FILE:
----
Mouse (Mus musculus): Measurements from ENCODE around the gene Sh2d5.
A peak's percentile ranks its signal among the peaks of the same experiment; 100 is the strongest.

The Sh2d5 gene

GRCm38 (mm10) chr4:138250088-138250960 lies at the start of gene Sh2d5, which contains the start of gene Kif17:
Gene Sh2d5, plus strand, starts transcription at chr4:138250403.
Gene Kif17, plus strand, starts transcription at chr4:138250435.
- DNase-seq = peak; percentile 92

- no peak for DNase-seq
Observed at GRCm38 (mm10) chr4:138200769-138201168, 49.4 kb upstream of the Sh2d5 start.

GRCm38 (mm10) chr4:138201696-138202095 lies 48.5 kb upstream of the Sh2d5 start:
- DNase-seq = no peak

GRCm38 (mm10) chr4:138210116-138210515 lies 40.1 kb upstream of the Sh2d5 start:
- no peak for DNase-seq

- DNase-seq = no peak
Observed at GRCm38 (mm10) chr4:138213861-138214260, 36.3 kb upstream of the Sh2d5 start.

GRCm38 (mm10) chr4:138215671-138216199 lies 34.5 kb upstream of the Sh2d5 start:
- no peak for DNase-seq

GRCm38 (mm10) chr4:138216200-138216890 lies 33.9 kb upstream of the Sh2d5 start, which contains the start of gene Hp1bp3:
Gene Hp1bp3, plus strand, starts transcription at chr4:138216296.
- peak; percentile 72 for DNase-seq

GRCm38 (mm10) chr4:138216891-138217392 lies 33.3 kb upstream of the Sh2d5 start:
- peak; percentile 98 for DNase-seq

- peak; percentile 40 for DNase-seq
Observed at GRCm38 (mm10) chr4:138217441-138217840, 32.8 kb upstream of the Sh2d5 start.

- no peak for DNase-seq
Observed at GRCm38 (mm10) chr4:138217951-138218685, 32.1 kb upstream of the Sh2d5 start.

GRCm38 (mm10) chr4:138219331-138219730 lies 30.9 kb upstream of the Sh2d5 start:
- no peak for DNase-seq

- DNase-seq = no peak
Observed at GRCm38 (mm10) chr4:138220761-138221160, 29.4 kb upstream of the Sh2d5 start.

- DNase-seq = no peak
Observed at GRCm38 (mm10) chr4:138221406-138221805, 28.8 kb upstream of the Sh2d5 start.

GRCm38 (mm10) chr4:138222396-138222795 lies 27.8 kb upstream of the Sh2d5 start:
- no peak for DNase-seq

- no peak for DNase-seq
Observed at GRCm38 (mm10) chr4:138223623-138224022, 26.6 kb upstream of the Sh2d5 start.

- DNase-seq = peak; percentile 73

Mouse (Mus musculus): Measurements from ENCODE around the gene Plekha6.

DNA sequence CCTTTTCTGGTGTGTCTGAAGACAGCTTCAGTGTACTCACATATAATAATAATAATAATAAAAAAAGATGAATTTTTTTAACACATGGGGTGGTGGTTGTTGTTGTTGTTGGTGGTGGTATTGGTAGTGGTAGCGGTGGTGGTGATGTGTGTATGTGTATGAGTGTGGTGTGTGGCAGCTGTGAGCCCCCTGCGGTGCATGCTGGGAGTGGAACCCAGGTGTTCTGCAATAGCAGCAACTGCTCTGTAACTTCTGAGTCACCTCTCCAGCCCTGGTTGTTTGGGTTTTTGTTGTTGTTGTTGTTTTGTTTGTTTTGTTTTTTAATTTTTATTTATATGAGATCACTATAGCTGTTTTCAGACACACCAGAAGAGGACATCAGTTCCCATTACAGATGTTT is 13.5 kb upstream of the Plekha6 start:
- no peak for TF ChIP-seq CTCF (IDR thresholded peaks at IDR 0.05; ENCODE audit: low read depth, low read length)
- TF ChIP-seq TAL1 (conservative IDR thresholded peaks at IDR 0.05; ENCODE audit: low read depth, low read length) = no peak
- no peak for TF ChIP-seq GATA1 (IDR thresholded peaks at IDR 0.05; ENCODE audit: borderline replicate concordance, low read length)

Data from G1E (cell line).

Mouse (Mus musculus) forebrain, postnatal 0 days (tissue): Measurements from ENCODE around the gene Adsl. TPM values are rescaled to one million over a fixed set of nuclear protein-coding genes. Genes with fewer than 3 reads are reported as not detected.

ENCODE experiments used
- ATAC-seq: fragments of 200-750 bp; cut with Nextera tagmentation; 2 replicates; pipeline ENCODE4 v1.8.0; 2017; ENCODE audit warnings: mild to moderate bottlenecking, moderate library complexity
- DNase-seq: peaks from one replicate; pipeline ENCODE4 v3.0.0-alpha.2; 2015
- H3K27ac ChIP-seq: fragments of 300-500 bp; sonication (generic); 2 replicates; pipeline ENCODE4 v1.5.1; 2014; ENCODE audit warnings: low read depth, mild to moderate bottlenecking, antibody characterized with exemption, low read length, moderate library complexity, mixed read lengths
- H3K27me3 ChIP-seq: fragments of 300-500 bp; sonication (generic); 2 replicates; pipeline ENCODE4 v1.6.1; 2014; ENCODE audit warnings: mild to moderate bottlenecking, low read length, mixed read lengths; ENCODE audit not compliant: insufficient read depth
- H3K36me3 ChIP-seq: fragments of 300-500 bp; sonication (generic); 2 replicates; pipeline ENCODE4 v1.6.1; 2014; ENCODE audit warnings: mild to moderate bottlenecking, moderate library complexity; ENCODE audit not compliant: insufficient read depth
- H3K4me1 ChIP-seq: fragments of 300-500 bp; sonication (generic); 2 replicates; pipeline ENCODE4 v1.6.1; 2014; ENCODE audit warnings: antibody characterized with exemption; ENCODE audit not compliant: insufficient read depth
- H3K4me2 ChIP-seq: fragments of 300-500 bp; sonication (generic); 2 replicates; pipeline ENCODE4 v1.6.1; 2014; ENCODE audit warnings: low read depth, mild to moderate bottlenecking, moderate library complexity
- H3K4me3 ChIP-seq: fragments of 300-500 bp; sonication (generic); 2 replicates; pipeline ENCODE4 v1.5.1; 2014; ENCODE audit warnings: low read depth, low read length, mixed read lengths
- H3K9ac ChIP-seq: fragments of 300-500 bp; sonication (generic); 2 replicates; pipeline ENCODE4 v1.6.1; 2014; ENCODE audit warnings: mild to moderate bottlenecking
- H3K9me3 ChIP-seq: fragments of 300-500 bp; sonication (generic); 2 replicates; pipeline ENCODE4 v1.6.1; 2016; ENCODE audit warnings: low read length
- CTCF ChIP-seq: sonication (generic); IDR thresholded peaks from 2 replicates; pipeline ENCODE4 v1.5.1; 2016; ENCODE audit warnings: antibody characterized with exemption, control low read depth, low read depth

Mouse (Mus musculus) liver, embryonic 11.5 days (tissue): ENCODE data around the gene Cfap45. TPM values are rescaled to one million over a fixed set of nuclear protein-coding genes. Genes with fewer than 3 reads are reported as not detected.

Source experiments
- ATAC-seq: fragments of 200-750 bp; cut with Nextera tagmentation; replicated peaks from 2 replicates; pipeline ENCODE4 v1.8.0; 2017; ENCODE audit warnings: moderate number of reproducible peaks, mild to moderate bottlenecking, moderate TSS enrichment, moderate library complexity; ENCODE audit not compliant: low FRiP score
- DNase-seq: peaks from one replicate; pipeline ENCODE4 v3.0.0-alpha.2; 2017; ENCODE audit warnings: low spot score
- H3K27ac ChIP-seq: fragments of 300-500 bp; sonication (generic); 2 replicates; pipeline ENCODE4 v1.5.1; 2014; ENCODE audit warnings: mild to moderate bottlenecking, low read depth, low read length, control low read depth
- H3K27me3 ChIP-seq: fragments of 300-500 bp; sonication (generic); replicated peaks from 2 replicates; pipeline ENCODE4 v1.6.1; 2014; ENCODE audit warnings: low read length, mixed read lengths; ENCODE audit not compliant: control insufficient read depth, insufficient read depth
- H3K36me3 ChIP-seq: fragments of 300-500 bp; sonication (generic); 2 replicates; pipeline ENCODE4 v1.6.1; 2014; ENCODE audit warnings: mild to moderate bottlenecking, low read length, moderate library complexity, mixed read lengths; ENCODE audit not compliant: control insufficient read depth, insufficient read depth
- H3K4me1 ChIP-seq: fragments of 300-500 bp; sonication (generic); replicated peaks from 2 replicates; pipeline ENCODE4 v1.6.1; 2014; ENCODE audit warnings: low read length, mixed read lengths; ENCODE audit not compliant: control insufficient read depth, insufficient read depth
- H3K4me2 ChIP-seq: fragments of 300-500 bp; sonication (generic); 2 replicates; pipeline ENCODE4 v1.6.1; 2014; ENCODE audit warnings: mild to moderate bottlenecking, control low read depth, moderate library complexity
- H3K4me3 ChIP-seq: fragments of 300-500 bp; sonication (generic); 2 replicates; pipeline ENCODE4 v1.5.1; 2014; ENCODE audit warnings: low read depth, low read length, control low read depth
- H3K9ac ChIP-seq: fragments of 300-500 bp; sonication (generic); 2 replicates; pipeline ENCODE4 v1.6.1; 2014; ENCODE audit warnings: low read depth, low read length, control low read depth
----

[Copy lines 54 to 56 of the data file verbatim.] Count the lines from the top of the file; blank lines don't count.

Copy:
- H3K9ac ChIP-seq: fragments of 300-500 bp; sonication (generic); 2 replicates; pipeline ENCODE4 v1.6.1; 2014; ENCODE audit warnings: mild to moderate bottlenecking
- H3K9me3 ChIP-seq: fragments of 300-500 bp; sonication (generic); 2 replicates; pipeline ENCODE4 v1.6.1; 2016; ENCODE audit warnings: low read length
- CTCF ChIP-seq: sonication (generic); IDR thresholded peaks from 2 replicates; pipeline ENCODE4 v1.5.1; 2016; ENCODE audit warnings: antibody characterized with exemption, control low read depth, low read depth